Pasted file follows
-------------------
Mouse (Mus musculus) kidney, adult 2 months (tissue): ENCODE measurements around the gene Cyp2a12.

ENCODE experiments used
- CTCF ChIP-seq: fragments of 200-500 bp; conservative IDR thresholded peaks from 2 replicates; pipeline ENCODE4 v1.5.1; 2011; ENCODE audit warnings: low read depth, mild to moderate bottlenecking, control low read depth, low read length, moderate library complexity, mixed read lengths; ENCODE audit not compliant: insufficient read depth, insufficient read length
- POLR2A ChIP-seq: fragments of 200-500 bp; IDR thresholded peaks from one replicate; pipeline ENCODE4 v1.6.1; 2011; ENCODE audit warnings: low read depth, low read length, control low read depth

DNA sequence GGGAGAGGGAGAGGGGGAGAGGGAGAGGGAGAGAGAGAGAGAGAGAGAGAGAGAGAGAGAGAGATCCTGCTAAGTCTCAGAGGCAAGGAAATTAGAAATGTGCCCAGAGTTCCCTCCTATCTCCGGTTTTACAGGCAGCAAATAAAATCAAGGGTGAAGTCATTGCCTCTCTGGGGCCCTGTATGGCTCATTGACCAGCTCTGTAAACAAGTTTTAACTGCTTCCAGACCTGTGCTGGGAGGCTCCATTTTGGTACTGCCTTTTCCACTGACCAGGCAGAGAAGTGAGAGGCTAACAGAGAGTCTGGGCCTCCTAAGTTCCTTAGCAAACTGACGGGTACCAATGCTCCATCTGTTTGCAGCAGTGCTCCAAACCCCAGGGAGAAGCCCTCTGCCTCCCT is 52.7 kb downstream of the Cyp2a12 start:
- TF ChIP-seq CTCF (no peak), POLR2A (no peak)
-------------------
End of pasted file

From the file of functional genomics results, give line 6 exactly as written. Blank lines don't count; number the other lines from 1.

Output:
- TF ChIP-seq CTCF (no peak), POLR2A (no peak)